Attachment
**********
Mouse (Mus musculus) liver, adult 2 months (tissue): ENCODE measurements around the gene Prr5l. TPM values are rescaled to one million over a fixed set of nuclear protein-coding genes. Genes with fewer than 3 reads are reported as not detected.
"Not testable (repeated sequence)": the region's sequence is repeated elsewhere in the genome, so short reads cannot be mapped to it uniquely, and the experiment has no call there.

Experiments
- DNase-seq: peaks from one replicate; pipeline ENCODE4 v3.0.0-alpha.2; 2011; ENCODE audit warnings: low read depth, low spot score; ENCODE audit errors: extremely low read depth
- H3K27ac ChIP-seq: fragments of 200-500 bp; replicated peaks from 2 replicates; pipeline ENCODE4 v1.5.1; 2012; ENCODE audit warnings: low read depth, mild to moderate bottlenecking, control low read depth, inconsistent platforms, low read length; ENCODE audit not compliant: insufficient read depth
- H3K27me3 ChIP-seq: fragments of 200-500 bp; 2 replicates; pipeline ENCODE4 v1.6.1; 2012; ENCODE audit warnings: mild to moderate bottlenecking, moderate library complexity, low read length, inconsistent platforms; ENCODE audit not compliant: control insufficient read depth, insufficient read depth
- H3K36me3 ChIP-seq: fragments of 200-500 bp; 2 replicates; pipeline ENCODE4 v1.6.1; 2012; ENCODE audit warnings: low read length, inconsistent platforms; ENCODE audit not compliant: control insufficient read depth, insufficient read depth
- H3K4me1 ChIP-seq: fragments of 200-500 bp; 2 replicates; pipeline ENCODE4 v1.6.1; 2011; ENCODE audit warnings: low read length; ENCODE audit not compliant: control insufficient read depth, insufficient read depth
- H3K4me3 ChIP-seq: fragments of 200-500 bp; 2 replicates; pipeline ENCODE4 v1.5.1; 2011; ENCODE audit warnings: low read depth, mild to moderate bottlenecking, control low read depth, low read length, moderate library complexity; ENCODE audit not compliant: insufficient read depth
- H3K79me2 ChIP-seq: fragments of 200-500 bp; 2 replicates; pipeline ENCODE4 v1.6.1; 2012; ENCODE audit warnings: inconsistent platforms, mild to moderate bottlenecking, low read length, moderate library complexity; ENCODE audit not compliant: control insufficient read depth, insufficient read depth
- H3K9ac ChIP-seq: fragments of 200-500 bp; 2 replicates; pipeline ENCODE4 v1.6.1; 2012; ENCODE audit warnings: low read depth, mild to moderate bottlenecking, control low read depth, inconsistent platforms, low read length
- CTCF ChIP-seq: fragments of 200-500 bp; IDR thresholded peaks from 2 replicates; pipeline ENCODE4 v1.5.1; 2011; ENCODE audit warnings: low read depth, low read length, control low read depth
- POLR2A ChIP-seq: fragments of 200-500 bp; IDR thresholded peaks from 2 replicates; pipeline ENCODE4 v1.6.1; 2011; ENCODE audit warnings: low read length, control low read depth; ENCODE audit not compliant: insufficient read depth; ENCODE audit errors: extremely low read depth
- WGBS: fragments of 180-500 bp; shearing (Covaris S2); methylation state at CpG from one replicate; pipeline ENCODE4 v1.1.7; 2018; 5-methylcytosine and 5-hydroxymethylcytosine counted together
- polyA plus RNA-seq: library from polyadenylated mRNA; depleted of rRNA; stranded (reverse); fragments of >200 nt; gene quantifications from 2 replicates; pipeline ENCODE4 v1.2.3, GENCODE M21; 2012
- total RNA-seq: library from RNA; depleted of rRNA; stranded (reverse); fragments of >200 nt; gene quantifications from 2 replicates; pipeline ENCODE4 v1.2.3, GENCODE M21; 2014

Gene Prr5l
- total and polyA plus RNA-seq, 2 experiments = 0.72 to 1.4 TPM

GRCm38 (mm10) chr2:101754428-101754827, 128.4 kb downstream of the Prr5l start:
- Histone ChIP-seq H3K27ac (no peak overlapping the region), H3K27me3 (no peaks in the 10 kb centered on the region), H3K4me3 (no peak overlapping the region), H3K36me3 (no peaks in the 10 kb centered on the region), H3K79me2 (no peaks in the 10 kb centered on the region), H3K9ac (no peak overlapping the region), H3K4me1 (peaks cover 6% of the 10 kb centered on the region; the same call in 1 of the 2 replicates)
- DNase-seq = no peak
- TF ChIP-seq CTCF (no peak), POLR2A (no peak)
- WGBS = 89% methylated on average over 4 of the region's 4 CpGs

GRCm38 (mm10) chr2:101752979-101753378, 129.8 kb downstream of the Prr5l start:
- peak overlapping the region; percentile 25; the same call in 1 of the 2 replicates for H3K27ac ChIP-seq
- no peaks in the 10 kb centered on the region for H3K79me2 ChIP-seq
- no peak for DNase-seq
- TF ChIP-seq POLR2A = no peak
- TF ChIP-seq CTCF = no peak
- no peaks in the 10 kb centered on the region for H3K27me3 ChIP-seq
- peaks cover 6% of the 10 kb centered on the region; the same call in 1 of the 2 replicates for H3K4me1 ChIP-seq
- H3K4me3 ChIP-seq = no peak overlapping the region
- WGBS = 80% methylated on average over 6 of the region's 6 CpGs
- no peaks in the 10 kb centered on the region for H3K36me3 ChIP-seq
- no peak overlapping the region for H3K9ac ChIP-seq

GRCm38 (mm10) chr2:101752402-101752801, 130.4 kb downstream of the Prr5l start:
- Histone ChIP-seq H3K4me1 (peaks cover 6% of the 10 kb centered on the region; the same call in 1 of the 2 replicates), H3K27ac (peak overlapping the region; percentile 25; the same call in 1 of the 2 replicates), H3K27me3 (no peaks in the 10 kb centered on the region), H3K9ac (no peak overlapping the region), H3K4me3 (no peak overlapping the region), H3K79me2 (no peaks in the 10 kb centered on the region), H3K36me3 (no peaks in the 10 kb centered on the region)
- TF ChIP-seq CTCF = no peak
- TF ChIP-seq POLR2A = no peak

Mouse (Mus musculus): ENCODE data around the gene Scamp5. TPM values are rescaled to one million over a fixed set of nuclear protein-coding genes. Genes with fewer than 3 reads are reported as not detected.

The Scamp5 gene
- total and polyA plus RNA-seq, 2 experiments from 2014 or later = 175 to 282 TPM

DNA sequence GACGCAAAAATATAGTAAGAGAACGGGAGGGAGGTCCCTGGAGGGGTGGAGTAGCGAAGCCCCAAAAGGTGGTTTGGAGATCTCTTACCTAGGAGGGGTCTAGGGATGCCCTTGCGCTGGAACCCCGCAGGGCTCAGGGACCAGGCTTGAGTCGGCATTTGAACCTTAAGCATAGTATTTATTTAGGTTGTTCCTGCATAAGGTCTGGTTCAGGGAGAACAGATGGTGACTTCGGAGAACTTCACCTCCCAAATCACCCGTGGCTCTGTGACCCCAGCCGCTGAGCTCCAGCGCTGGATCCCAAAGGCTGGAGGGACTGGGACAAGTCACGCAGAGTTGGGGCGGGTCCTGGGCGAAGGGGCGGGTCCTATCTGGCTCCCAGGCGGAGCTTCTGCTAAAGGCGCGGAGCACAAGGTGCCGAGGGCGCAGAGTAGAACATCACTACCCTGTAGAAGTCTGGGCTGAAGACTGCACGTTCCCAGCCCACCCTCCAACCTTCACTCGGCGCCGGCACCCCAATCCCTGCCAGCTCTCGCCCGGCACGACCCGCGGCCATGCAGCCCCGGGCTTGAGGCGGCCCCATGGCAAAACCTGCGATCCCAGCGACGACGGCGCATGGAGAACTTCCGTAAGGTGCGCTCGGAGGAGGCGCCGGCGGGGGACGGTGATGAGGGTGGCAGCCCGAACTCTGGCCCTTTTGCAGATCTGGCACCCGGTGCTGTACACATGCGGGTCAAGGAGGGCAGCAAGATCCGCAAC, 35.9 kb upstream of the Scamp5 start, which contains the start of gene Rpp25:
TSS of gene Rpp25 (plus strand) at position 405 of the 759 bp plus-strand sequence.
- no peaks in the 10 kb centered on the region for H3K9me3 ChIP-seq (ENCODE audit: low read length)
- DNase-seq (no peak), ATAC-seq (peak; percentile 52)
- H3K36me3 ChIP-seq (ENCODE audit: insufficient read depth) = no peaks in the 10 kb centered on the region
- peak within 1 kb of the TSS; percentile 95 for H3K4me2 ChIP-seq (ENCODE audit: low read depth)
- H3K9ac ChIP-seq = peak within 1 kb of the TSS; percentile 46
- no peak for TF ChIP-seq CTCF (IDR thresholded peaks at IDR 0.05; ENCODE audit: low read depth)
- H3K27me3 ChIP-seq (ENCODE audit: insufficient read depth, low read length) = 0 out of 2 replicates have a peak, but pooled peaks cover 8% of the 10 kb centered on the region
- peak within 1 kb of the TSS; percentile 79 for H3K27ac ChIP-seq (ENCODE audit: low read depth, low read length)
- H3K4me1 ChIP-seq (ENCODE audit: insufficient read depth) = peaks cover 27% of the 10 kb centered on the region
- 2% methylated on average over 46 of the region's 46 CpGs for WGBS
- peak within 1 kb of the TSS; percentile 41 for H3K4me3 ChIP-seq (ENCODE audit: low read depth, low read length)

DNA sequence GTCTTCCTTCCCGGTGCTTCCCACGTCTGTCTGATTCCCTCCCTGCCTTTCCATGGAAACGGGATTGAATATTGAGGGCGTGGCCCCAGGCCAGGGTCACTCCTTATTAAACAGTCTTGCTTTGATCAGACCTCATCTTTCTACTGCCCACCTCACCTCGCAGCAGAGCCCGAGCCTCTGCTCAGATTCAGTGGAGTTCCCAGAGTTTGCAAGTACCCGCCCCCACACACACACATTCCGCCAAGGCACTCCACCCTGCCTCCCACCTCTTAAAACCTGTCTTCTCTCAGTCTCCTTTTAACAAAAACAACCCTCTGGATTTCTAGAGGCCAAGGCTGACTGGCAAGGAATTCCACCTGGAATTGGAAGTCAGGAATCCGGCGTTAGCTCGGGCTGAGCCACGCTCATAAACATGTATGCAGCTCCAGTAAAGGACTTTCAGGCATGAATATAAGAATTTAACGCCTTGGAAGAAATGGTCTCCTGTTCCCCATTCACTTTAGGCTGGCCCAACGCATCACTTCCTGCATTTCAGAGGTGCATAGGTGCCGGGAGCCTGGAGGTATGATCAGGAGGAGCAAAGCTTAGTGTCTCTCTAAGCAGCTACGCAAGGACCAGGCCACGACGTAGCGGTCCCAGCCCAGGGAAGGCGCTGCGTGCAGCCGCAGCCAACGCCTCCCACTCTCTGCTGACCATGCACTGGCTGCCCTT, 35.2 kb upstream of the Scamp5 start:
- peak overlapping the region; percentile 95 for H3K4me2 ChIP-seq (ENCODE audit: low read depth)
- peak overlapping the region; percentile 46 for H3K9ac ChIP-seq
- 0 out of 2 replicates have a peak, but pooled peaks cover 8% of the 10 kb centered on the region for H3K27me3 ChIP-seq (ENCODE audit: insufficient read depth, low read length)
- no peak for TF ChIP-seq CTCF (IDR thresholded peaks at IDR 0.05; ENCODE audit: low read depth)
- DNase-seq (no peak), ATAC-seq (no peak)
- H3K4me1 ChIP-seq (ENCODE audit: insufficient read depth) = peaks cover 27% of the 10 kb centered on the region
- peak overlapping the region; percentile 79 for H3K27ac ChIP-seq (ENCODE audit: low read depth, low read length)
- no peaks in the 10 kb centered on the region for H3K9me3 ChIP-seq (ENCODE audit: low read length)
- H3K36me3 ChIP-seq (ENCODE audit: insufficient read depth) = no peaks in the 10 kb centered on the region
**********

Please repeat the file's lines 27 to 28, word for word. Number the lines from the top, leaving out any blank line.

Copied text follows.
- no peak for DNase-seq
- TF ChIP-seq POLR2A = no peak